Blue is the Color of the Reader Who Picks up This Book
Review of The Lady in Blue: A Novel by Javier Sierra
I suppose anyone who can manage to sustain invention for 400 pages, even at the dilute level of The Lady in Blue, deserves acknowledgment, but this is a silly, amateurish book that got exactly the ham-handed translation it deserved. Indeed, it’s almost a textbook example of why bad writing in one language so often becomes bad writing in translation. Translator James Graham did little to re-work the purple, telenovela-flourishes that I can only imagine sounded slightly less silly in Spanish than they do in English; and he not infrequently simply gave up on the attempt to create genuine English syntax, leaving the bones of the Spanish version visible through the skin. At some point, I actually started making marginal notes whenever I found howlers, but my favorite is when he has a journalist exclaim “Hell’s bells!” I don’t know what the original Spanish was, but I do know that “Hell’s bells!” sounded old-fashioned in my mother’s mouth more than forty years ago, and someone familiar with English might have been expected to know how foolish it sounds today.
Here, in any case, and since I can’t resist, are a few other examples:
p. 1 “Baldi consulted his wristwatch, undid the last button on his habit …” Picky point, but habit is a bad word choice to the extent that it makes one think of a nun and not a priest. Baldi, however, is a Benedictine priest and, at the beginning of the novel, is traveling on the vaporetto in Venice. Technically, what priests wear could be called a habit, but there are many better words: tunic, cassock, or soutane come to mind. If it’s got buttons, however, it’s not the typical Benedictine vestment (which is a tunic with hood and a scapular for men – no buttons) but a cassock, which makes sense for a Benedictine monk who has also been ordained as a priest (such as Baldi). So, either Sierra wasn’t sure what he was describing or Graham wasn’t. Finally, “last button” – is that the top one or the bottom one? Vague description in Spanish = vague description in English.
p. 2: “Why am I still doing this”? (Baldi) asked himself. “Why am I still watching the other … passengers … as if I was going to find that one of them was carrying a journalist’s camera?” “As if I WERE” perhaps – here’s a fine opportunity to keep the subjunctive alive in English. And what object, exactly, is a “journalist’s camera”?
p. 312: Friar Bernardo speaks: “If we don’t manage to convince His Majesty that it has been a Franciscan Conceptionist nun … who was responsible for the conversions in New Mexico…” Wrong verb tenses all around; the present perfect “it has been” is not only grammatically wrong, it’s damn awkward. What about a simple “If we don’t manage to convince His Majesty that a Franciscan Conceptionist nun was responsible for the conversions in New Mexico…”?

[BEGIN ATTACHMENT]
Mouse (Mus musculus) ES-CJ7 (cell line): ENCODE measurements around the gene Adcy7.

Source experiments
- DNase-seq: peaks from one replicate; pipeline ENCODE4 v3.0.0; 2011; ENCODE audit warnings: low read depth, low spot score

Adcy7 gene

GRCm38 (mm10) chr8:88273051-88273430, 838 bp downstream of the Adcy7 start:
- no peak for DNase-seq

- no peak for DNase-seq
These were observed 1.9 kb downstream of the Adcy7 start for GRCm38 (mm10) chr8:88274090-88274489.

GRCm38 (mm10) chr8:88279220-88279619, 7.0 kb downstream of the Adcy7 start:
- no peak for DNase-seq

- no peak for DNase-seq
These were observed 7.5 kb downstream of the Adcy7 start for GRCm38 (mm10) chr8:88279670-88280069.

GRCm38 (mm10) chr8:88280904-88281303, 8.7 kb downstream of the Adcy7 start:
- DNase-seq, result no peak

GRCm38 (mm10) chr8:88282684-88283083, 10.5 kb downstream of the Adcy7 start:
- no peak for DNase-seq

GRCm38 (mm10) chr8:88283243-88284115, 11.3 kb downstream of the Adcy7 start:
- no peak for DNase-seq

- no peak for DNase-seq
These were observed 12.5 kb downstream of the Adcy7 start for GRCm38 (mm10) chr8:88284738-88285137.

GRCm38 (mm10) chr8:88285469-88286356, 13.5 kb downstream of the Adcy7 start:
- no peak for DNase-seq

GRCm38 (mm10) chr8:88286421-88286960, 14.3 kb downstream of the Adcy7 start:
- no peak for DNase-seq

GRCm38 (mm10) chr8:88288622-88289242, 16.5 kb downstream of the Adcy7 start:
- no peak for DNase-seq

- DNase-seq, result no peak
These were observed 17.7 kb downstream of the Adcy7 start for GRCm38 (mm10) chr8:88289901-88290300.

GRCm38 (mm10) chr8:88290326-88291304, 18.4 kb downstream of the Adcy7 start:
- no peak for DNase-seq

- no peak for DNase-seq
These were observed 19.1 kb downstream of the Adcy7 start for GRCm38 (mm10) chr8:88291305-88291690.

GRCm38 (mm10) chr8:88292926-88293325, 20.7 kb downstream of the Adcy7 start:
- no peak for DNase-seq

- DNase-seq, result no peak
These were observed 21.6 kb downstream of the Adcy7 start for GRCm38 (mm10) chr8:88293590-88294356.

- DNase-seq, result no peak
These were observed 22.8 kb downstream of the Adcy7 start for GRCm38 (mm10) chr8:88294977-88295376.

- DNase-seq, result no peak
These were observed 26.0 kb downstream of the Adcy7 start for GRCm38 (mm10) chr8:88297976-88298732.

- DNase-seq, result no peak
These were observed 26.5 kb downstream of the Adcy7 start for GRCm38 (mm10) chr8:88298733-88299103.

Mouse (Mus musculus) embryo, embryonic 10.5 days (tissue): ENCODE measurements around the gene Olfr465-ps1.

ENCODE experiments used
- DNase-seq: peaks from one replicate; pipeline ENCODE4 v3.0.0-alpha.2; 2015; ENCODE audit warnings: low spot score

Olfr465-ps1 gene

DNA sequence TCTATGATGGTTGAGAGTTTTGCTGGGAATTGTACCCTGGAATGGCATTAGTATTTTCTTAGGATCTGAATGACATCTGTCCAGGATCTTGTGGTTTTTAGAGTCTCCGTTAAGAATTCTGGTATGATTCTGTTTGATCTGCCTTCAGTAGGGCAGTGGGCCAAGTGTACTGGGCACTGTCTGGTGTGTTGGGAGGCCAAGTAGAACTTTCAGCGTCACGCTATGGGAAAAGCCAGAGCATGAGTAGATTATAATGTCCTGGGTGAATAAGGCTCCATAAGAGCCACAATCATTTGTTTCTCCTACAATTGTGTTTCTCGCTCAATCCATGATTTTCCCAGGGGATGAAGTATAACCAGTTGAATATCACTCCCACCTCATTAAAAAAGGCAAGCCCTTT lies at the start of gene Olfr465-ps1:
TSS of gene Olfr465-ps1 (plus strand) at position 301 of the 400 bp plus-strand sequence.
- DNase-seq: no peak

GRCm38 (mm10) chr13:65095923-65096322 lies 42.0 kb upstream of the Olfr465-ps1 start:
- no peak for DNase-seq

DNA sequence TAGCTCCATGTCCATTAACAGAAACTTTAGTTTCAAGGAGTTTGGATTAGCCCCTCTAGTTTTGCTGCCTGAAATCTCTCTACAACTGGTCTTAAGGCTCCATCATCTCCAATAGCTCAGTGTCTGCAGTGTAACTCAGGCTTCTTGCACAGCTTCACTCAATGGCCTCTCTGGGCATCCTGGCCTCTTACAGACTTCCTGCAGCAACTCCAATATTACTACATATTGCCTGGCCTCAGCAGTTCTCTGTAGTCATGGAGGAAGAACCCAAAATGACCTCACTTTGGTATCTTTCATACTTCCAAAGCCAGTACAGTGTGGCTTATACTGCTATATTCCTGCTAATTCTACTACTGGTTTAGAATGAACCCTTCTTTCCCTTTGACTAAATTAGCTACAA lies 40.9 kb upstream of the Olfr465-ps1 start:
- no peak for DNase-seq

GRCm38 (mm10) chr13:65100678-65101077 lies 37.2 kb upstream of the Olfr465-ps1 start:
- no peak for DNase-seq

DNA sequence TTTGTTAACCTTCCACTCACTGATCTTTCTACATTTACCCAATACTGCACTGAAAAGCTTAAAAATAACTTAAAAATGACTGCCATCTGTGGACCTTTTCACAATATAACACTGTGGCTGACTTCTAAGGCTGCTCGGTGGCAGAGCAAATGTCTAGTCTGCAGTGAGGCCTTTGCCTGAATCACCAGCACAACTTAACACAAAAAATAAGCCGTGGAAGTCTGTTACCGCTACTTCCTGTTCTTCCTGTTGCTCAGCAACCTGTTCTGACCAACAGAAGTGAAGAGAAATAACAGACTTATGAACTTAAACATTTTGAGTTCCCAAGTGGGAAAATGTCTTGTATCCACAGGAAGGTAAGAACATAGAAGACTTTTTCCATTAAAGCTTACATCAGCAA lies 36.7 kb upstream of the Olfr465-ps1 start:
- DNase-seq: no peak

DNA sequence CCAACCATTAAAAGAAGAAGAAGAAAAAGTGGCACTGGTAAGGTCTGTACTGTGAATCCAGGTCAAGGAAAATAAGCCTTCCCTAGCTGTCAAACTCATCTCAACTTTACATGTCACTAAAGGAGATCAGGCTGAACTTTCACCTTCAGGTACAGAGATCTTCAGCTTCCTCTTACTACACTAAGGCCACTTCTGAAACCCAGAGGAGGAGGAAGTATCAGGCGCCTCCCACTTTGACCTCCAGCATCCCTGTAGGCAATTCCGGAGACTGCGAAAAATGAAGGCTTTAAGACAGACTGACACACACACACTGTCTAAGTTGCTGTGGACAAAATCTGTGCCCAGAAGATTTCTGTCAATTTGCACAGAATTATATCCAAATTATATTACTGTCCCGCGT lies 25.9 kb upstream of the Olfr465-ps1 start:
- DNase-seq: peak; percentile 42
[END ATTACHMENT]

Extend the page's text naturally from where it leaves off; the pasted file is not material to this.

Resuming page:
p. 317: “Mike Sheridan, the head of the Los Angeles office of the FBI’s Cultural Patrimony Department….” The FBI doesn’t have a “Cultural Patrimony Department” – not in Los Angeles and not anywhere else. There’s an Art Theft Program, but that’s about as close as it gets. “Cultural patrimony,” by the way, is one of those terms that’s used in Italian and Spanish but not in English to mean “art treasures, archeological artifacts, and historical materials” and the like. Probably Sierra got it wrong, but Graham didn’t check his facts – which is part of what a translator is supposed to do.
p. 364: Baldi again, responding to a question about the nationality of a person he is investigating. “No (she’s not Italian, she’s) a North American.” Now, other than Spanish speakers, who say “norteamericano,” who uses “North American” in that way? Granted, “American” by itself is tricky if you want to indicate a US citizen only, because it technically means everyone from Canada to way, way down south. But what’s wrong with “No, she’s from the U.S.” (as the character in question actually is)?
I could go on like this, but I’ll stop. As for plot … well, there’s lots of plot, in the way that a plate of spaghetti has lots of noodles, but none of them is necessarily connected to the others. As you read on past page 300 and realize that Sierra is still introducing new plot twists and coming nowhere near a conclusion, you might start worrying. And the worry is fully justified, because the ending is a non-ending that accounts for approximately a third of the balls Sierra has left hanging in the air. In the final pages, he pulls a “deus ex machina” (in just about the literal sense) that turns a long, slightly delirious novel into nothing more than a shaggy dog story. Put this one on your “Forewarned is Forearmed” list.
Posted on 20 September 2009, in Book Reviews & Literaria, Crimes Against Translation, English Scorned, Betrayed, and Abused and tagged Javier Sierra, Translation. Bookmark the permalink. Leave a comment.